Thursday, February 9, 2012

The Road to Hell

I read through Chapter 1 of "The Darwin Economy" the other night scribbling notes about numerous things I disagreed with. I thought his examples were contrived, one-dimensional or irrelevant. He claimed to dismantle the entire libertarian philosophy with three sentences, and he presented claims with very little supporting evidence. However, I recognize the purpose of an introduction is exactly that--to introduce the ideas and framework of the book. Because of that, I am only going to focus on a couple examples that really bothered me and then will hold off on further judgement until Frank expands his arguments. I am genuinely curious as to his justification for some of them and look forward to reading more on his perspective.

Helmets and Hockey

I'll accept his conclusion that wearing helmets is beneficial to all the players and so when competition results in all the players going helmet-less I'll admit this to be an undesirable outcome. However, I am not confident that this scenario would be true for all players and for all leagues everywhere. One-size all solutions rarely work out well for humans and this is one of the problems of government regulations. Those Who Legislate almost never have all the information required to make the proper decisions for all concerned. This is related to the famous ideas of economic calculation as developed by Mises and Hayek and is the reason for the failure of central economic planning.

Now, that's not to say that "planning" in and of itself is bad. It is certainly acceptable, in my opinion, for leagues to mandate helmet requirements if they choose to do so. When left in the hands of private individuals and organizations it becomes a private property issue and is easily resolved.

Expensive Suits

This seems to be the most contrived example (other than the animal ones which I am simply going to ignore). I understand the point he is trying to make, and may even agree that it is a problem in some situations. But, consider suits. Are they really the largest factor in obtaining a job? What about:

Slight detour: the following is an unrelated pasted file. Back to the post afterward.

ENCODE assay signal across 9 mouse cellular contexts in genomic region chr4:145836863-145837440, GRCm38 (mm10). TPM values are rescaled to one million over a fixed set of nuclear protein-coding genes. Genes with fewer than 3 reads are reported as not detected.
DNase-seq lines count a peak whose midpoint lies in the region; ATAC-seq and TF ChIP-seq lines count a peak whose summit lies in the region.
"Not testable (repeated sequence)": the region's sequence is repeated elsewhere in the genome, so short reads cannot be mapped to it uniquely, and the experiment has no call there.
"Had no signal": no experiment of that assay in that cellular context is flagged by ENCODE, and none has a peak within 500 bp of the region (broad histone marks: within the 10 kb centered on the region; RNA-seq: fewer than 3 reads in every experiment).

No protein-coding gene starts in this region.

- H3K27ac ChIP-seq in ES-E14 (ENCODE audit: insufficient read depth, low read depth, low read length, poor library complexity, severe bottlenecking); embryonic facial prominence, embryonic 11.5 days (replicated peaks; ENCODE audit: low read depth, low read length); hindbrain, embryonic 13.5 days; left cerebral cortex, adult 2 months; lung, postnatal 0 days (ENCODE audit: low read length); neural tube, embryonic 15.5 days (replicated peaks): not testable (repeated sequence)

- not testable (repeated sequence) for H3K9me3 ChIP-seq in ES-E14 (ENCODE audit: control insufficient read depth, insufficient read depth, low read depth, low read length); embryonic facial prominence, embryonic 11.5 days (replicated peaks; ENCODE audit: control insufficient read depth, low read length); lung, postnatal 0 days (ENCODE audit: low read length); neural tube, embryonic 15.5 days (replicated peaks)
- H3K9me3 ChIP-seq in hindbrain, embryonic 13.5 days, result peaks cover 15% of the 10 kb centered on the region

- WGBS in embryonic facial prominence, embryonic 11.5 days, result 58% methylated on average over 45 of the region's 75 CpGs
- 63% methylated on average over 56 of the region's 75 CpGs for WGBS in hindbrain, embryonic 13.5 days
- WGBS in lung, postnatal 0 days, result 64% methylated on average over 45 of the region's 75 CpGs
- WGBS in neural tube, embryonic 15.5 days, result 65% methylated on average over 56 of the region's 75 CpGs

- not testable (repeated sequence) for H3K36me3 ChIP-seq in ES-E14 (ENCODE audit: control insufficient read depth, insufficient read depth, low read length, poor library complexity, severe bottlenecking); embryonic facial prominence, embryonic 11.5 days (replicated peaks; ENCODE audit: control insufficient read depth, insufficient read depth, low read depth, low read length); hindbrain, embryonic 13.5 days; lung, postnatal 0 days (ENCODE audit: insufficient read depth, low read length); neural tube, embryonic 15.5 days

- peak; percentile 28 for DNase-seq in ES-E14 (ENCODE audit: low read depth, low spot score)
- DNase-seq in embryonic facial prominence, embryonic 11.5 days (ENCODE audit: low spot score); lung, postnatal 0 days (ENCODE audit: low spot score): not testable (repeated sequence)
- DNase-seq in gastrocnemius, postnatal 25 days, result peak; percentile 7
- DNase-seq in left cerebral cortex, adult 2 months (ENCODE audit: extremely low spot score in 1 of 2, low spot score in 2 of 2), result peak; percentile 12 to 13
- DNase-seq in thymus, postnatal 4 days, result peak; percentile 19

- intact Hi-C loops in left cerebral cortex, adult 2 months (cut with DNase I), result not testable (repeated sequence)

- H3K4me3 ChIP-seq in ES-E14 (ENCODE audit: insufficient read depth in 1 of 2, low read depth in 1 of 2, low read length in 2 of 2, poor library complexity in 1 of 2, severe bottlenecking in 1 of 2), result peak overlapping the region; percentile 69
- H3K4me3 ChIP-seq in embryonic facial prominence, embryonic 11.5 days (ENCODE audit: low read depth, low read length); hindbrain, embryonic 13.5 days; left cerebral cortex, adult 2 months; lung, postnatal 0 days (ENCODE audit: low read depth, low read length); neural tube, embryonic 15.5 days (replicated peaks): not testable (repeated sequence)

• Confidence
  • Experience and qualifications
  • Political or personal connections
  • Firm handshakes
  • Luck
  • Good posture and good hygiene
Surely all of these play at least some part in a successful interview, with things like connections and job qualifications playing a larger role than the cost of your suit. Also, what about suits that are cheap but look expensive?

Finally, were I to be facetious, I could point out that an "arms race" in expensive suits might be a bad thing for the individuals up for the interview but beneficial to the economy as a whole. It certainly would be a Keynsian style stimulant to the suit industry. And furthermore, it seems likely that purchasing expensive suits would be putting money into the American economy as more expensive suits tend to be made in America while otherwise the money would likely have been spent on cheap Chinese or Vietnamese goods.

My point here in nit-picking apart this example is that I reject his assumption that situations like these where there is the potential for competition to degenerate into an "arms race" that is detrimental to all, doesn't mean that it will necessarily happen. The assumption that the potential for a negative outcome is a justification for government intervention is a bad one from my perspective.

Nuclear Materials

Finally, I want to take a quick look at something he said on page 2 when lamenting all the crucial government programs which were losing funds:

"Funding has been cut for programs to lock down poorly guarded nuclear material in the former Soviet Union."

How could anyone disagree with funding government programs that lock down nuclear material? Surely to do so would be un-American and possibly borderline suicidal. You never know what terrorist organization or country might get their hands on nuclear material.


The road to hell is paved with government intentions.


  1. Sam, with an attitude like that you are never going to get a job.

    I braced myself when he said he was going to dismantle Libertarianism and I am still waiting for it. I too felt he could have done more to develop his main points. Maybe that is what the other 11 chapters will do.

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  3. Garrett. You are already mistaken. I currently work (indirectly) for the government.

  4. I was not actually that dismayed by the first chapter. The author seems knowledgeable and has not displayed too many signs of ideology yet. I'm looking forward to the development of his arguments in future chapters.

    P.S. I have a theory about dramatic titles increasing the likelihood people will read my blog posts. This could be an exciting semester: